Recent advances in the performance of silicon-based lateral diffused MOS (LDMOS) power transistors have given RF power-amplifier (PA) designers a viable alternative to create competitive solutions for infrastructure equipment in the 900-MHz to 2.5-GHz spectrum. Besides improvements in efficiency, linearity, peak-power capability, and cost/Watt, the developers have licked the bias current drift and aging issues that plagued this transistor for some time. Consequently, it has displaced bipolars and is going head-on against gallium-arsenide (GaAs) FETs and other heterostructures.
While suppliers continue to enhance the LDMOS transistor's performance and lower cost by going to inexpensive plastic packaging, they're further ex-panding its share on this front. And suppliers are many.
As competition gets tougher in the wireless basestation sector, many more new, exotic wide-bandgap semiconductor materials have emerged on the scene to give RF PA designers more choices in this space. For instance, on the infrastructure front, several proponents of the gallium-nitride (GaN) high-electron-mobility transistor (HEMT) have announced plans to release parts for this application. They claim that GaN HEMTs will offer high output power with higher density, better linearity, and greater efficiency in the cellular bands.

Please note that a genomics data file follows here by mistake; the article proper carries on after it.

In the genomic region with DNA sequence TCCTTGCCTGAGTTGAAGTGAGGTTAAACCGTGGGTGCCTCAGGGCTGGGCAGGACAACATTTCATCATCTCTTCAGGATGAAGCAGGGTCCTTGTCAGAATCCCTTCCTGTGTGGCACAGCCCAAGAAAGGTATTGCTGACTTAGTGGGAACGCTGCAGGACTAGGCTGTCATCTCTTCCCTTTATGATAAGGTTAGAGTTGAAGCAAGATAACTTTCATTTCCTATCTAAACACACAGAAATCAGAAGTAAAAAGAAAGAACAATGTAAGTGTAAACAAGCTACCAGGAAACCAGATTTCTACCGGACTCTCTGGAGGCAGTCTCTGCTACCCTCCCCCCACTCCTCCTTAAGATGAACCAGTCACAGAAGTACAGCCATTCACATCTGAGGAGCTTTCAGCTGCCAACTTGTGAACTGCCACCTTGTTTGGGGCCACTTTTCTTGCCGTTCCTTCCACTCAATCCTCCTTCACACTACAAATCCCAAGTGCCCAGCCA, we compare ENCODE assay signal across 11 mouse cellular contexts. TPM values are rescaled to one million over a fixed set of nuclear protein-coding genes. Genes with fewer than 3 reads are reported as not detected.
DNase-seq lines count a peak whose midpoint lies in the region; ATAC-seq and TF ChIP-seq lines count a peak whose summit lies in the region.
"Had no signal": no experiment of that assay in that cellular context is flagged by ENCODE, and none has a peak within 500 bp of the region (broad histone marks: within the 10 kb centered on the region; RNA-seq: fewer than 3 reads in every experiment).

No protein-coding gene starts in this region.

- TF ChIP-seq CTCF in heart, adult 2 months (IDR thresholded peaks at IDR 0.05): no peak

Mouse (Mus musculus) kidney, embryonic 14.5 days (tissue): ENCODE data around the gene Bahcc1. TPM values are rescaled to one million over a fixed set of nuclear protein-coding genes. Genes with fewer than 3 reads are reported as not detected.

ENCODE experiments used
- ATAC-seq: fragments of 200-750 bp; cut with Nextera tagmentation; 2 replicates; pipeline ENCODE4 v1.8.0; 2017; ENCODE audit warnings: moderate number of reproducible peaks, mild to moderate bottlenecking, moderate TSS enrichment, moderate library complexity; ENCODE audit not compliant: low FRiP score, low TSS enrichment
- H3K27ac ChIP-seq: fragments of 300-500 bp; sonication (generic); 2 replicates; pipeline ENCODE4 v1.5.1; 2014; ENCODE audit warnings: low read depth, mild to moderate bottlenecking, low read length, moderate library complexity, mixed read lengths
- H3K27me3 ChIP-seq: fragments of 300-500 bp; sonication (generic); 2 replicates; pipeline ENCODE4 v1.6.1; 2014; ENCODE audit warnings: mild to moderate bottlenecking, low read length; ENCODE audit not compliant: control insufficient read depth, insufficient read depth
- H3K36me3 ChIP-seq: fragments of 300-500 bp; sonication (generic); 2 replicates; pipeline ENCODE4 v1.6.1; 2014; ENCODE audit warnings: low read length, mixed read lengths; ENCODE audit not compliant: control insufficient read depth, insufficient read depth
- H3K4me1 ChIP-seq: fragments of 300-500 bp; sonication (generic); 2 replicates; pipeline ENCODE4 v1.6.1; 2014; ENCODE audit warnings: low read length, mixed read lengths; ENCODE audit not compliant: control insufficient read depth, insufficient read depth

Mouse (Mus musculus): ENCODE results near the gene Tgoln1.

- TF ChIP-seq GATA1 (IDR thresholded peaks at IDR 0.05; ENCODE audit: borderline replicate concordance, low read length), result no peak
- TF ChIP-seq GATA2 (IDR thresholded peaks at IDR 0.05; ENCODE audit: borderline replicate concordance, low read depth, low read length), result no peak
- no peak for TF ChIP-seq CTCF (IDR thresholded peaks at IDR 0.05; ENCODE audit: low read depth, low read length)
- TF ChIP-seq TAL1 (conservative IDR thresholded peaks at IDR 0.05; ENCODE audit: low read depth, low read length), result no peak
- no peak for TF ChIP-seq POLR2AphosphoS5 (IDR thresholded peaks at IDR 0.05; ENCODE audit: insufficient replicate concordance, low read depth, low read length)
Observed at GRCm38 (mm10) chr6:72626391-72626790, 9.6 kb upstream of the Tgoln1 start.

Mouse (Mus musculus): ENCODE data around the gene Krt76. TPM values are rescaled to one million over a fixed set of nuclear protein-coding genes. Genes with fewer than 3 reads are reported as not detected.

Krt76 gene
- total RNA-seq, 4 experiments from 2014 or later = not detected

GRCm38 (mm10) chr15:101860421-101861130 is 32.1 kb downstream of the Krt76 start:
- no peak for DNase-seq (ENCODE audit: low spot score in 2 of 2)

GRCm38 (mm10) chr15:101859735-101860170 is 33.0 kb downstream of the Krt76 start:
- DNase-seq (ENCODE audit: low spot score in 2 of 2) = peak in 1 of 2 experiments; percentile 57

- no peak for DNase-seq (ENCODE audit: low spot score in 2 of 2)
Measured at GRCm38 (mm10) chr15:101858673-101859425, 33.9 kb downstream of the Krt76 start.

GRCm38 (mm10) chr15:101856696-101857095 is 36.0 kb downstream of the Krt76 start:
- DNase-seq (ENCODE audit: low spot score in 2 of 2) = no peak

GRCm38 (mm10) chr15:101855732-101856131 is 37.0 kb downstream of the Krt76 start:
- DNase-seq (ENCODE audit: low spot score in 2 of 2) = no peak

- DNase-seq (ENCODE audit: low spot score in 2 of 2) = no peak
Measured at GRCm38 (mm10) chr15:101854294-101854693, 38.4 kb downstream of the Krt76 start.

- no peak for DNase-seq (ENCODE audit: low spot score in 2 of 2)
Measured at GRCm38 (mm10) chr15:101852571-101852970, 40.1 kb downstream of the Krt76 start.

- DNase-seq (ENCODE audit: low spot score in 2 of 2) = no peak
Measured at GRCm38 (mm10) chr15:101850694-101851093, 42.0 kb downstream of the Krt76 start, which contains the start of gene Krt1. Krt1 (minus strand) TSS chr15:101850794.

The transistor also generates higher output impedance, making it easier to match. Although reliability issues are being tackled, some samples are already in the market. Plus, makers promise to ramp up production sometime next year.
Likewise, silicon-carbide (SiC) FET developers believe that SiC could meet the needs of RF PA designers. Cree continues to refine the transistor structure and extract more juice out of the SiC metal-semiconductor FET (MESFET). Using this device, the developer has demonstrated a 50-W, two-stage, class AB PA as an MMIC.
Meanwhile, recent improvements in frequency and power levels in silicon-germanium (SiGe) heterojunction bipolar transistors (HBTs) have motivated supporters to launch RF PAs for cellular phones and wireless handsets, where power levels are moderate and voltages are lower. In this space, the SiGe transistor is going directly against the entrenched GaAs HBTs.
Aside from power performance, SiGe transistors lend themselves to integration, a major advantage over GaAs devices. Hence, developers also are leveraging this virtue to pack more RF functions on the same SiGe transistor die, further simplifying the RF PA designer's job.
The list of transistor choices for RF PAs is expanding as time goes on. Now, improvements in the silicon bipolar process have resulted in low-voltage RF bipolars for this application. Backers claim that bipolars will match the performance of GaAs devices, while delivering the cost, reliability, and flexibility advantages of silicon.
As competition heats up, GaAs power transistor makers also are growing aggressive. In addition to polishing their wares, they're migrating to larger wafers to cut cost. Concurrently, they're leveraging advances in packaging to maintain their lead.
Obviously, the designers are confronting a wide array of power transistors. But stimulating them to employ RF power transistors based on new semiconductor materials won't be simple. Beyond delivering performance and ease of use, new suppliers must ensure capacity and reliability, and the sources must be multiple.